17 Sep 2020

Businesses win landmark Covid-19 interruption insurance test case

Businesses win landmark Covid-19 interruption insurance test case

A High Court has ruled that many businesses forced to close due to the Covid-19 lockdown are entitled to compensation under the business interruption insurance.

What was the case about?

Most SME business insurance policies will cover business interruption that arises from property damage, where property damage is an insured loss. 

A number of policies may also include an extension to cover business interruption arising from other causes, such as a notifiable disease or enforced closure. Many businesses required to close in late March 2020, either directly or indirectly, as a result of the Covid-19 outbreak in the United Kingdom. 

Insurers generally sought to decline cover based on a lack of “causation”, meaning the cause of the business interruption was not directly connected to an event covered by the policy. The FCA brought the test case to seek some clarity from the courts. 

There were eight main insurers who participated in the action and the court looked at 21 different sample policy wordings. These can be broken down in to 3 main categories:

  • Disease clauses – clauses that covered business interruption arising from the occurrence of a “notifiable” disease;
  • Prevention of Access – clauses that covered business interruption arising from government advice or a direct instruction to close premises; and
  • Hybrid cases –clauses that are a combination of both of the above.

What was the outcome?

The majority, but not all, of the notifiable disease clauses were decided in favour of policy holders. There was also some success, but to a lesser extent, for policyholders in the Prevention of Access and Hybrid clauses. 

The court gave very detailed reasoning in its 150-page decision. Whilst mainly in favour of policyholders, the decision does not constitute an automatic home run. It will be very helpful in assessing and advising clients whether they have cover. However, in each case the exact policy wording and the nature of the insured business will have to be examined closely.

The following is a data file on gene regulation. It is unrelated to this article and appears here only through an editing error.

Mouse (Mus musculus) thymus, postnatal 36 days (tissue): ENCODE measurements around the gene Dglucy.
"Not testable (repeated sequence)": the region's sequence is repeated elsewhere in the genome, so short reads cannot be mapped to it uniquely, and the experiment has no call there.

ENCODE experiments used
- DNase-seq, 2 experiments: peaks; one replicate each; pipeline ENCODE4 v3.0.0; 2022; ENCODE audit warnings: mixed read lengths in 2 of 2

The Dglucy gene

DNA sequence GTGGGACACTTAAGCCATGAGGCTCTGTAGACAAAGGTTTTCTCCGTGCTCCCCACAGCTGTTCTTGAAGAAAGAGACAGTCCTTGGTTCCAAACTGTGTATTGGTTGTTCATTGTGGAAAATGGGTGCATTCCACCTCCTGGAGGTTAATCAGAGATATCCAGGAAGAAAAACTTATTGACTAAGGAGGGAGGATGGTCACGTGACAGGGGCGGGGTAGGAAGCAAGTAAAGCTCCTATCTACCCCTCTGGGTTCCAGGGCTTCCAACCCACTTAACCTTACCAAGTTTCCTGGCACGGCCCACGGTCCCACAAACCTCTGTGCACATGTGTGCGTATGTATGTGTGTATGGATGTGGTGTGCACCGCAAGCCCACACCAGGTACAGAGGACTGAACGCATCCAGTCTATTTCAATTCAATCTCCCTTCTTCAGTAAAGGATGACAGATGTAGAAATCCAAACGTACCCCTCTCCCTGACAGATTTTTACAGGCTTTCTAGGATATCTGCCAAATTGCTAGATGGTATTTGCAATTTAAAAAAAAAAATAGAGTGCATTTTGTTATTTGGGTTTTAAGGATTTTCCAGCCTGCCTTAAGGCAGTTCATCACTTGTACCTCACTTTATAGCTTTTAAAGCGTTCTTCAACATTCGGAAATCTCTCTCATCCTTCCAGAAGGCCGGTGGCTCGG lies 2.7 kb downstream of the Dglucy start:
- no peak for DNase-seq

Wording may be similar but not identical to the policies considered by the court; the court’s decision gives guidance on how to interpret other policy wordings.

The same policy may have different effect for different business types – for instance, hospitality that was mandated close might be covered where other non-essential business that were in effect closed by the “stay at home” advice may not be covered.

Even similar businesses may have a different outcome – for instance a restaurant that regularly provided a food takeaway service pre-lockdown might not be covered but one for which takeaway was only a minor part of its business might be covered.

For some clauses, the national lockdown and general “stay at home” advice may not give rise to a valid claim, but a distinct “local lockdown”, like the one seen recently in Aberdeen, may be covered by the policy. 

What next?

The FCA, the insurers who participated in the case and court are all to be commended for their expedience in bringing and deciding this case and giving clarity to the estimated 370,000 affected SME policyholders. There may be some prospect of insurers appealing the decision.

It is understood that there is willingness on all sides that any appeal should be progressed with similar expediency, and it has been suggested there could possibly be a “leapfrog” appeal directly to the Supreme Court, omitting the intervening appeal to the Court of Appeal. 

It should be noted that the decision applies in England and Wales only. However, it is considered very unlikely that Scottish court would not follow the very well-reasoned decision of the High Court and therefore the decision should also apply to Scottish policy holders (indeed most if not all policies will have small print to the effect they are governed by English law in any event). 

Should you be claiming?

As explained above, the decision is generally favourable to businesses but it will be necessary now, against the background of the detailed court decision, to review each policy and the nature of the business affected in order to properly advise on whether or not there is cover. Aberdein Considine’s Solicitor Advocates, Carly Stewart and Euan McSherry, are available to provide such advice.

If your insurer accepts your business interruption claim, the policy usually sets out a method of calculating the value of the claim by reference to turnover or profit. 

For disputes on the value of the claim, we are also in a position to assist in the instruction of appropriate forensic accounting experts. 

Click here of you would like to speak to us about a claim. 

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